[AD] FIVE ways the Lexus UX can change the way purists perceive compact SUVs [UPDATED]

By topgear, 03 June 2020

Self-proclaimed motoring romantics often rue the way things have panned out for the automotive industry, with an exceptional amount of criticism levelled at arguably the most popular genre of cars in recent year: the compact crossover. In truth, many premium makes have produced quite desirable cars using this money-making formula so much so that having the money to shop in this segment isn’t necessarily a blessing given the quantity of choices that come with it.

Lexus Malaysia recently added to the compact crossover conundrum when it launched the all-new UX here in three strategically-differentiated variants: the UX 200 Urban (RM235,472), UX 200 Luxury (RM274,027) and UX 200 F Sport (RM289,364). And while it faces an army of posh and proven rivals on its arrival, the unique way in which Lexus has designed and engineered the compact SUV in its line-up suggests it may find more success in convincing the hard-to-please enthusiasts to go with the flow of popular opinion.

Here are five reasons why the Lexus UX might just change the way purists typically perceive compact SUVs...

1. No turbo, no problem

While most rivals offer exclusively turbocharged engines in this segment, Lexus breaks the mould by complementing its force-inducted offerings with a variety of naturally-aspirated power plants such as the new 2.0-liter four-cylinder mill powering the UX 200. With 169bhp and 205Nm of torque at its disposal, the M20A-FKS engine delivers respectable levels of urban performance while allowing purists and traditionalists to experience the sensation of driving a fuss-free non-turbocharged vehicle just like the good old days, in a distinctly modern and competitively-priced package.

The UX 200’s century sprint of 9.2 seconds may not be class-leading figure by current standards, but outright performance is not necessarily a priority in a car that rides as comfortably and confidently as the UX does in true Lexus fashion. If anything, its tried-and-tested engine architecture bumps up assurances of a smoother ownership experienced paired with surprisingly good fuel economy for a nat-asp setup. 6.2 litres per 100km (16.1km per litre) on paper will easily take the fight to trimmer four-pot turbos, and it’s largely thanks to point number two.

2. Old school doesn't mean low-tech

While normal aspiration may sound outdated to some, Lexus cleverly combines this time-tested concept with cutting-edge features such as ultra-lightweight pistons with multi-hole direct injectors, a continuously variable capacity oil pump, variable cooling system and variable valve timing with an electric motor at the intake (VVT-iE) to further innovate an engine many have assumed to be stretched to its limits.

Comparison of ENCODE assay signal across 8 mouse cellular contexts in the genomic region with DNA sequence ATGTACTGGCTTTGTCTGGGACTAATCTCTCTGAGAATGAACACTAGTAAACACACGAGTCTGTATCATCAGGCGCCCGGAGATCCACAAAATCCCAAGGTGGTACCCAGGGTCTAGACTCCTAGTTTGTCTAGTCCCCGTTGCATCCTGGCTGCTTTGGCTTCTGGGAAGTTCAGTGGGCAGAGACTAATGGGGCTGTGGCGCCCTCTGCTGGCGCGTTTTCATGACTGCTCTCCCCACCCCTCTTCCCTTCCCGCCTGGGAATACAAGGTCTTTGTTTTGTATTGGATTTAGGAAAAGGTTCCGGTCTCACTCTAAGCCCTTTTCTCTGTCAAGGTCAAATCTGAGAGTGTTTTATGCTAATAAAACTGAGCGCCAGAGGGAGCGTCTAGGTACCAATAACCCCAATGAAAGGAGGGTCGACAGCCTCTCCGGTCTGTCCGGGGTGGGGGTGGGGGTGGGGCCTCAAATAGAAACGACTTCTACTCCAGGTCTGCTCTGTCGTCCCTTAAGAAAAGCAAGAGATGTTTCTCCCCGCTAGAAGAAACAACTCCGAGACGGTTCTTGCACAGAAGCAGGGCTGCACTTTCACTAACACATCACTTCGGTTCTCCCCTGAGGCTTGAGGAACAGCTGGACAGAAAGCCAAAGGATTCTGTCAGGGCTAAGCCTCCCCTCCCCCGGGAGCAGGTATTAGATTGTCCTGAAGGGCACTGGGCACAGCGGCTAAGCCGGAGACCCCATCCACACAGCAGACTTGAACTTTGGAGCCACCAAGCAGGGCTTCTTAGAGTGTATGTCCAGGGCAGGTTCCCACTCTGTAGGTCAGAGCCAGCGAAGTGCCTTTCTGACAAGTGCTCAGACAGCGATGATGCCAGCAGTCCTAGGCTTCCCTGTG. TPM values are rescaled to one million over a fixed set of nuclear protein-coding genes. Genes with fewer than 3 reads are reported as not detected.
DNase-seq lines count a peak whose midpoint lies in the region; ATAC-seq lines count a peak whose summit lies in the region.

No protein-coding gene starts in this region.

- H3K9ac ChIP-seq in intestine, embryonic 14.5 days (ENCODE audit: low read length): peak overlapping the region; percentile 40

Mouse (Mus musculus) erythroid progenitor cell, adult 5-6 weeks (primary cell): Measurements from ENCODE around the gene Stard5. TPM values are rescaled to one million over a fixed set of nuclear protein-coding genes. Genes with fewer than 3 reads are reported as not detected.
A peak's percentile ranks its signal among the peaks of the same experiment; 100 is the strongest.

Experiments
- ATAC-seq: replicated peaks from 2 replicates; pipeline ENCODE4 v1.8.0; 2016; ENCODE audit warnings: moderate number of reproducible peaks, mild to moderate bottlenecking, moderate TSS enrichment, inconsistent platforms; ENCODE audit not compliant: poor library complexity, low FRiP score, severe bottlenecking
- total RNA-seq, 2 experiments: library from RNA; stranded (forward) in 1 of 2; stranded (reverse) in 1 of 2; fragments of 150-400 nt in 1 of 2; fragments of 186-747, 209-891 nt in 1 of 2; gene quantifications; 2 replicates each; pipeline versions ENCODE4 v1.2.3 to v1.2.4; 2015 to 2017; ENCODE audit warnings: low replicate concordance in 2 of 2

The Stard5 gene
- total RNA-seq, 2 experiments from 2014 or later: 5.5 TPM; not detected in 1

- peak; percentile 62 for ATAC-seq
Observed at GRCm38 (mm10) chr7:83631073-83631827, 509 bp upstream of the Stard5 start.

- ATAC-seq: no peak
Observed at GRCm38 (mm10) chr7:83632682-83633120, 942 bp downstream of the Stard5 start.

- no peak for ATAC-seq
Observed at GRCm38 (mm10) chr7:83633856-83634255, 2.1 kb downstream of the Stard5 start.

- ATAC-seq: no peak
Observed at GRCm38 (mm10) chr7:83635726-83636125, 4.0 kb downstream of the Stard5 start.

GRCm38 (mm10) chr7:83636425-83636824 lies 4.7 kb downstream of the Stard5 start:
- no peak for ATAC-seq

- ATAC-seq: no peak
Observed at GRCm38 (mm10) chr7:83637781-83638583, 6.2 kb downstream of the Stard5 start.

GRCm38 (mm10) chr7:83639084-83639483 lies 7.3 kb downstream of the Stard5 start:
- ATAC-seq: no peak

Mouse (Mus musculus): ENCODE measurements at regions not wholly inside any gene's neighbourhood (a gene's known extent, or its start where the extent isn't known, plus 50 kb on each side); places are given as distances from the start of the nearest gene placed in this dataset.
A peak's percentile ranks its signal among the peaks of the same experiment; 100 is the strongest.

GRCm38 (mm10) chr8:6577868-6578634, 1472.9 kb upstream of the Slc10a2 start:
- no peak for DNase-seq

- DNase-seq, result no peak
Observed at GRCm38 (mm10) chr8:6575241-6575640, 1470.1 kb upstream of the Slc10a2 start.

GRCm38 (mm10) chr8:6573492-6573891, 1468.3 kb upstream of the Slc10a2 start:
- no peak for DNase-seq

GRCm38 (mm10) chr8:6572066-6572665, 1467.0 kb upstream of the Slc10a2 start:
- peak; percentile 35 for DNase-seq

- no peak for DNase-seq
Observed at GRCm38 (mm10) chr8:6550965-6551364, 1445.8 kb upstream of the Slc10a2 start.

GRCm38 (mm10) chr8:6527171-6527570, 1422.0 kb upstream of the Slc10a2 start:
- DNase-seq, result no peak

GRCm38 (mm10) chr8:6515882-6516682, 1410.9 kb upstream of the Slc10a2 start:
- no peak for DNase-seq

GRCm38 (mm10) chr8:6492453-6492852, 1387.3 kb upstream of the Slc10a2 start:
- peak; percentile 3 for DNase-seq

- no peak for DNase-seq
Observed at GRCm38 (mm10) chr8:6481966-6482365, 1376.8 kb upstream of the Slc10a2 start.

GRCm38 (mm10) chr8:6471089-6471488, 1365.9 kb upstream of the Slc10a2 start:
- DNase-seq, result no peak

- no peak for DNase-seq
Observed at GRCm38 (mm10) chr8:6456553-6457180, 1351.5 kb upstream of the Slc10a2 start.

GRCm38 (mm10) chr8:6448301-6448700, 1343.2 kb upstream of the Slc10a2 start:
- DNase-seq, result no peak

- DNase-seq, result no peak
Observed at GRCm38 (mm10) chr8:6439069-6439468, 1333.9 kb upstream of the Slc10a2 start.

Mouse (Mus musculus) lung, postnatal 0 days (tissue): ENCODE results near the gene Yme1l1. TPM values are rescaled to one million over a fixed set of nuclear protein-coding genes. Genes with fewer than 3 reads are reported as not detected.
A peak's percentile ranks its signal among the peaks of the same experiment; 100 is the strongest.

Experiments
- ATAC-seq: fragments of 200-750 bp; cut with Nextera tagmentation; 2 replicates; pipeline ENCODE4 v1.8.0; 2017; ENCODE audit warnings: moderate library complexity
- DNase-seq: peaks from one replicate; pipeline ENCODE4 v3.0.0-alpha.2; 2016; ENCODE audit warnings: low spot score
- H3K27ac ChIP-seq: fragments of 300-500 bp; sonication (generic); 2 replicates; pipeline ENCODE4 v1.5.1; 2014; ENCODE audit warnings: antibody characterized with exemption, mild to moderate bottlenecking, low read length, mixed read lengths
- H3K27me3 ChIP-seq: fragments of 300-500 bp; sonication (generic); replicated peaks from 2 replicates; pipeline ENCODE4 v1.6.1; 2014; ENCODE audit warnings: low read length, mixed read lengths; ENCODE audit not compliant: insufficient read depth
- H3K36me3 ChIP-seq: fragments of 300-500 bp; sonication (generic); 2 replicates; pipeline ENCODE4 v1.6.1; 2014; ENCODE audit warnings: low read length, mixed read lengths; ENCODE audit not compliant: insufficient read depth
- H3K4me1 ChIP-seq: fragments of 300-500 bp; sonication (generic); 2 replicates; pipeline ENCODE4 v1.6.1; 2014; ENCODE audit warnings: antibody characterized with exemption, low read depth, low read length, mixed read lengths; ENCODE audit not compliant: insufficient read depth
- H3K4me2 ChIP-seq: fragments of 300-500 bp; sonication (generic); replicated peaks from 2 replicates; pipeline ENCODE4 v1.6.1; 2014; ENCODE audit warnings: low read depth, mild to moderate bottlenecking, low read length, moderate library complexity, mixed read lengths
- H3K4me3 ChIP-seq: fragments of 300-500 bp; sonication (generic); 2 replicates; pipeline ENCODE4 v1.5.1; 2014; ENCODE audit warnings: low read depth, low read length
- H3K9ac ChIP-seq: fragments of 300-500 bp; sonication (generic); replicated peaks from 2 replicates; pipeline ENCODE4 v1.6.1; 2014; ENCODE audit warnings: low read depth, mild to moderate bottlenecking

Another serendipitous case of old-meets-new is the Direct Shift CVT (countinously-variable-transmission) driving the UX 200. A first-of-its-kind innovation pioneered by Lexus, the transmission has 10 virtual ratios, including an actual mechanical gearset to get the car off the line from a standstill before letting the CVT’s pulley system take over to keep the car going efficiently. The powertrain’s three drive modes – Normal Eco and Sport – complement the dynamic flexibility of the GA-C (Global Architecture Compact) platform underpinning the Lexus UX, which is best characterized with the Adaptive Variable Suspension (AVS) fitted exclusively to the F Sport variant. This endows the compact crossover with more precise handling performance, as the sporty driving sensation is capped off by the F Sport’s signature moving instrument cluster first seen in the legendary Lexus LFA.

3. It represents Japanese Zen-like craftsmanship at its best

From the offset, the fluid lines and surfaces of the Lexus UX sculpted by Japan’s famed Takumi craftsmen evident in the UX’s aero-stabilising blade lights and wheel arch mouldings form a visually tranquil reminder that luxury need not be high-performance. It’s a far cry from premium cars that attempt to woo buyers with biggest wheels and the most aggressive diffusers; Lexus’s approach rekindles the forgotten art of a car made luxurious by the state of comfort and relaxation it lulls its passengers into, relieving them of the burdens that often make daily commutes in less occupants-attentive vehicles feel unpleasant.